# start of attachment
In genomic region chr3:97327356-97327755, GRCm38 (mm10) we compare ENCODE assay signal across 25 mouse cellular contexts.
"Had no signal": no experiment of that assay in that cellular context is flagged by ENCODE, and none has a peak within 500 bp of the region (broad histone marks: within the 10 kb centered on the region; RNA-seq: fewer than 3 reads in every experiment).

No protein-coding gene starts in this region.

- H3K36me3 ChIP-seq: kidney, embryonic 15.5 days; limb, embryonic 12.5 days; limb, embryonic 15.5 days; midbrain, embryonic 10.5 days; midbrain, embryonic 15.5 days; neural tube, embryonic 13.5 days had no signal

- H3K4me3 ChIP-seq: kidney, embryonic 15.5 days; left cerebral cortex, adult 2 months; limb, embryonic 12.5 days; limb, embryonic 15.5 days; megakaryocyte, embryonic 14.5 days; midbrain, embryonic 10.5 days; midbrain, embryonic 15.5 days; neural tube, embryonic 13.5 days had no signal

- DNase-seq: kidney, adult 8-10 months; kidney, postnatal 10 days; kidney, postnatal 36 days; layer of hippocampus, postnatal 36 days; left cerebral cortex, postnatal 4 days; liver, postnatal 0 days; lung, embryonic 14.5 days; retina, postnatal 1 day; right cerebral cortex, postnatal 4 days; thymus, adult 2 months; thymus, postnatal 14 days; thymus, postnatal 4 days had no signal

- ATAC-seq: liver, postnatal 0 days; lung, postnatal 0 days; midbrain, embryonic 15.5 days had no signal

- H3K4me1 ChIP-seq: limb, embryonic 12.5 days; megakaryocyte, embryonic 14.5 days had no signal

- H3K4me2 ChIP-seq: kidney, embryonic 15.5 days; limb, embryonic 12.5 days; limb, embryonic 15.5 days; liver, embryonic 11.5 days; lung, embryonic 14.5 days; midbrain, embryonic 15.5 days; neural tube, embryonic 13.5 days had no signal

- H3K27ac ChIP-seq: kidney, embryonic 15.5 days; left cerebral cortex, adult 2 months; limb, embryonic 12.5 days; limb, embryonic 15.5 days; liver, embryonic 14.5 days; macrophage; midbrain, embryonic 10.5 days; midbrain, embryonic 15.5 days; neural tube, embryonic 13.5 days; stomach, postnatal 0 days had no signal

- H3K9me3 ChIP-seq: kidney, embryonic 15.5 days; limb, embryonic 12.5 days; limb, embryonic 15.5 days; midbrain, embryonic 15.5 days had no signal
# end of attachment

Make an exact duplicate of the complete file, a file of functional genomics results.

In genomic region chr3:97327356-97327755, GRCm38 (mm10) we compare ENCODE assay signal across 25 mouse cellular contexts.
"Had no signal": no experiment of that assay in that cellular context is flagged by ENCODE, and none has a peak within 500 bp of the region (broad histone marks: within the 10 kb centered on the region; RNA-seq: fewer than 3 reads in every experiment).

No protein-coding gene starts in this region.

- H3K36me3 ChIP-seq: kidney, embryonic 15.5 days; limb, embryonic 12.5 days; limb, embryonic 15.5 days; midbrain, embryonic 10.5 days; midbrain, embryonic 15.5 days; neural tube, embryonic 13.5 days had no signal

- H3K4me3 ChIP-seq: kidney, embryonic 15.5 days; left cerebral cortex, adult 2 months; limb, embryonic 12.5 days; limb, embryonic 15.5 days; megakaryocyte, embryonic 14.5 days; midbrain, embryonic 10.5 days; midbrain, embryonic 15.5 days; neural tube, embryonic 13.5 days had no signal

- DNase-seq: kidney, adult 8-10 months; kidney, postnatal 10 days; kidney, postnatal 36 days; layer of hippocampus, postnatal 36 days; left cerebral cortex, postnatal 4 days; liver, postnatal 0 days; lung, embryonic 14.5 days; retina, postnatal 1 day; right cerebral cortex, postnatal 4 days; thymus, adult 2 months; thymus, postnatal 14 days; thymus, postnatal 4 days had no signal

- ATAC-seq: liver, postnatal 0 days; lung, postnatal 0 days; midbrain, embryonic 15.5 days had no signal

- H3K4me1 ChIP-seq: limb, embryonic 12.5 days; megakaryocyte, embryonic 14.5 days had no signal

- H3K4me2 ChIP-seq: kidney, embryonic 15.5 days; limb, embryonic 12.5 days; limb, embryonic 15.5 days; liver, embryonic 11.5 days; lung, embryonic 14.5 days; midbrain, embryonic 15.5 days; neural tube, embryonic 13.5 days had no signal

- H3K27ac ChIP-seq: kidney, embryonic 15.5 days; left cerebral cortex, adult 2 months; limb, embryonic 12.5 days; limb, embryonic 15.5 days; liver, embryonic 14.5 days; macrophage; midbrain, embryonic 10.5 days; midbrain, embryonic 15.5 days; neural tube, embryonic 13.5 days; stomach, postnatal 0 days had no signal

- H3K9me3 ChIP-seq: kidney, embryonic 15.5 days; limb, embryonic 12.5 days; limb, embryonic 15.5 days; midbrain, embryonic 15.5 days had no signal